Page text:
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Suppose we are given a universal set $U$ and a family of subsets of $U$, denoted by $F$ (elements in $F$ are subsets of $U$). We assume that all elements in $F$ can cover $U$, i.e., $U\subseteq \bigcup_{e\in F}e$. Consider the following max-cost set covering problem:

$\text{argmax}_{E\subseteq F} |E|$

s.t. $U\subseteq \bigcup_{e\in E}e$ and $U\not\subseteq \bigcup_{e\in E'}e,\forall E'\varsubsetneqq E$

I failed to find any literature addressing this. I was just wondering if I could have some references with regard to this problem. Thank you!

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Hardness

Your problem might be called "maximum minimal set cover". In particular, your problem feels like it might be related to minimum maximal matching, which is NP-hard. If you wanted to try to prove NP-hardness, you might try to see if you can find a reduction from minimum maximal matching.

Algorithms

Your problem can be expressed as an instance of SAT, and then you could apply an off-the-shelf SAT solver. In particular, we formulate the decision problem variant, where we are given $F$ and an integer $k$, and we ask whether there exists a maximal cover $E$ such that $|E|=k$. To express this decision problem in SAT, we introduce constraints to capture two different aspects of the problem:

  • The requirement that $E$ be a cover of size $k$: We introduce boolean variables $x_f$ (one for each $f \in F$), with the intent that $E=\{f \in F : x_f = \text{true}\}$. It is easy to write down boolean constraints on the $x_f$'s to express the requirement that $E$ be a cover (i.e., for each $u \in U$, you have a clause $\lor_{u \in f} \; x_f$) and that $|E|=k$ (see this answer for several ways to express the latter in SAT).

  • The requirement that no subset of $E$ be a cover: We introduce the boolean variables $y_g$ (one for each $g \in F$), with the intent that $y_g$ is true if and only $E\setminus\{g\}$ is a cover. It is straightforward to write down boolean constraints to ensure that each $y_g$ has the appropriate value (i.e., $y_g = \land_{u \in U} \lor_{u \in f, f \ne g} \; x_f$; now apply the Tseitin transform). Then, we can add the clause $\neg x_g \lor \neg y_g$ for each $g \in F$.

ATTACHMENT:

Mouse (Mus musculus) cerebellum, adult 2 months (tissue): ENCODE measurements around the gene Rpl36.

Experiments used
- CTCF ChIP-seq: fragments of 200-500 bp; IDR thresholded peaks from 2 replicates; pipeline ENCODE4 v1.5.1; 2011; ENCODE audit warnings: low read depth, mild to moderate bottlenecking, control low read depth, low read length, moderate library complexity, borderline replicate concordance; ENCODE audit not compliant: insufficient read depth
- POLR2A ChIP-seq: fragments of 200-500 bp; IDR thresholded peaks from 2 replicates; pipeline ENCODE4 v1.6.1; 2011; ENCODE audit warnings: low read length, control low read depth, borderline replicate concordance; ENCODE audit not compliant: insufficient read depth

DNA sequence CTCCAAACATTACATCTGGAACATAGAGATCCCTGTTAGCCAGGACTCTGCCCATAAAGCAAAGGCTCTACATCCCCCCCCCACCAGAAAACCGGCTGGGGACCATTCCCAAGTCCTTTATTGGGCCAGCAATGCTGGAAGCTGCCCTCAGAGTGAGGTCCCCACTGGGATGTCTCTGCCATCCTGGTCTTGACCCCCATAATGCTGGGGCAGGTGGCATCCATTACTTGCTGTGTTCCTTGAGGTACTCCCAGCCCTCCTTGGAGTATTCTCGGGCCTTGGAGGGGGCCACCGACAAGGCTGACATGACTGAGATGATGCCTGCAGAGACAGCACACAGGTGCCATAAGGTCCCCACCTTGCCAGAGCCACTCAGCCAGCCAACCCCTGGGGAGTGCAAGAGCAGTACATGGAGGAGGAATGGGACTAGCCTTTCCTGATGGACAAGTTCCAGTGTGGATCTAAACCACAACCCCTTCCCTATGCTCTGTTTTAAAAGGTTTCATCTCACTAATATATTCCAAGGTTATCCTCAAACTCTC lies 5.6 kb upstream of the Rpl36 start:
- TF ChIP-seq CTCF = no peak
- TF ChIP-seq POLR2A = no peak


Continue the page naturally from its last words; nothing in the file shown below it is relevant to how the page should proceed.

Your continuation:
Now there exists a maximal cover $E$ of size $k$ if and only if there is some satisfying assignment for this SAT instance. So, run an off-the-shelf SAT solver on this, and do binary search over $k$ to find the largest such cover, and you are done.

Alternatively, you can express your problem as an instance of integer linear programming, and then apply an off-the-shelf ILP solver. This might provide reasonable approximations to the optimum in practice, as many ILP solvers have heuristics to try to find an approximate optimum (i.e., a valuation to the variables that makes the objective function as large as they're able to).

One approach to formulate this as an ILP instance is similar to that for SAT:

  • The requirement that $E$ be a cover of size $k$: We introduce an integer variable $k$. Also, we introduce integer variables $x_f$ (one for each $f \in F$) that are constrained to be zero or one. Zero plays the role of false, one the role of true. Thus, the intent is that $E=\{f \in F : x_f=1\}$. It is easy to write down linear constraints to express the requirement that $E$ be a cover (i.e., for each $u \in U$, we have the inequality $\sum_{u \in f} x_f \ge 1$) and that $E$ have size $k$ (i.e., $\sum_f x_f = k$).

  • The requirement that no subset of $E$ be a cover: We introduce linear constraints to express the requirement that if $x_f=1$, then $E\setminus \{g\}$ is not a cover, for all $g \in F$. This can be done using the methods described here: Express boolean logic operations in zero-one integer linear programming (ILP).

    In particular, here's what it looks like. Introduce zero-or-one integer variables $y_{g,u}$ for each $g \in F$ and each $u \in U$, where $y_{g,u}=1$ is intended to represent that $E \setminus \{g\}$ does not cover $u$. In particular, for each $u \in U$ and each $g \in F$, add the inequality

    $$\sum_{u \in f,f \ne g} x_f \le K - K y_{g,u},$$

    where $K$ is a sufficiently large constant ($K=|U|$ will suffice).

    Also, for each $g \in F$, add the inequality

    $$\sum_{u \in U} y_{g,u} \ge 1.$$

    This ensures that, for each $g \in F$, $E\setminus\{g\}$ is not a cover (since there exists $u \in U$ such that $E\setminus\{g\}$ does not cover $u$).

  • Maximize $k$: You want to maximize $k$. So, your integer linear program is: maximize $k$, subject to the linear inequalities mentioned above.

Now you can apply an off-the-shelf ILP solver to this ILP instance.

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  • $\begingroup$ Thank you so much, @D.W. I learn much about how to construct reduction to ILP/SAT from your solution. Thank you! $\endgroup$ – Cech Cohomology Oct 23 '14 at 16:41

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